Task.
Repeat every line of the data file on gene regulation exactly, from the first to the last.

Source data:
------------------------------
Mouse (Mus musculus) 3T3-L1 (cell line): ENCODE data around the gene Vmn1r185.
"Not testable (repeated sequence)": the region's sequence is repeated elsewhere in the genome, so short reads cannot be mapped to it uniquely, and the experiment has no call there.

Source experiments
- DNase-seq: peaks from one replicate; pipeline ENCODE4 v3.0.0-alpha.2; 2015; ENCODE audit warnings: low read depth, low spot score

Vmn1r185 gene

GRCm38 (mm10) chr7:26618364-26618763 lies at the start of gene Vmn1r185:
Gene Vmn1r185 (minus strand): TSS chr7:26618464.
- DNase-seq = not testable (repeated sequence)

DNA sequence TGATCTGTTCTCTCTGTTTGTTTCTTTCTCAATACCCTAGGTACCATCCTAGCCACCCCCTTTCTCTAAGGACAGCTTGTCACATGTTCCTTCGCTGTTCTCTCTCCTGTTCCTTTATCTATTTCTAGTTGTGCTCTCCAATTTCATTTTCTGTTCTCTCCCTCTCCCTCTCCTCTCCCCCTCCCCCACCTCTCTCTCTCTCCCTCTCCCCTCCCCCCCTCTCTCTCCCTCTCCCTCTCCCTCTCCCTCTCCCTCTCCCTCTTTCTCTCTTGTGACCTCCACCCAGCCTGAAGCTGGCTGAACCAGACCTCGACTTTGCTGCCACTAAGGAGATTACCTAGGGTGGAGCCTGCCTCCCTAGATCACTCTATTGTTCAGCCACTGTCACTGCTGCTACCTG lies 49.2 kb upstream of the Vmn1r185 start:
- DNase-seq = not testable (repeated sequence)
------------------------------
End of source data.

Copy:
Mouse (Mus musculus) 3T3-L1 (cell line): ENCODE data around the gene Vmn1r185.
"Not testable (repeated sequence)": the region's sequence is repeated elsewhere in the genome, so short reads cannot be mapped to it uniquely, and the experiment has no call there.

Source experiments
- DNase-seq: peaks from one replicate; pipeline ENCODE4 v3.0.0-alpha.2; 2015; ENCODE audit warnings: low read depth, low spot score

Vmn1r185 gene

GRCm38 (mm10) chr7:26618364-26618763 lies at the start of gene Vmn1r185:
Gene Vmn1r185 (minus strand): TSS chr7:26618464.
- DNase-seq = not testable (repeated sequence)

DNA sequence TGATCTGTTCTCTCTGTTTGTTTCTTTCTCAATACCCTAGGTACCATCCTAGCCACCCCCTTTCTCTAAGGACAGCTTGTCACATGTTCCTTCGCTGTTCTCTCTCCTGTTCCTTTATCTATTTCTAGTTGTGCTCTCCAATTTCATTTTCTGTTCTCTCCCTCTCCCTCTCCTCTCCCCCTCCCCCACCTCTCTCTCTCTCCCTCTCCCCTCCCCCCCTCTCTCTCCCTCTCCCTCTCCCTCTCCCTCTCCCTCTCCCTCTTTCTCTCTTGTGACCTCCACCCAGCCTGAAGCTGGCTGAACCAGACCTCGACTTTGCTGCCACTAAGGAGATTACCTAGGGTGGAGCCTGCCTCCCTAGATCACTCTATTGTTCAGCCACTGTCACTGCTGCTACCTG lies 49.2 kb upstream of the Vmn1r185 start:
- DNase-seq = not testable (repeated sequence)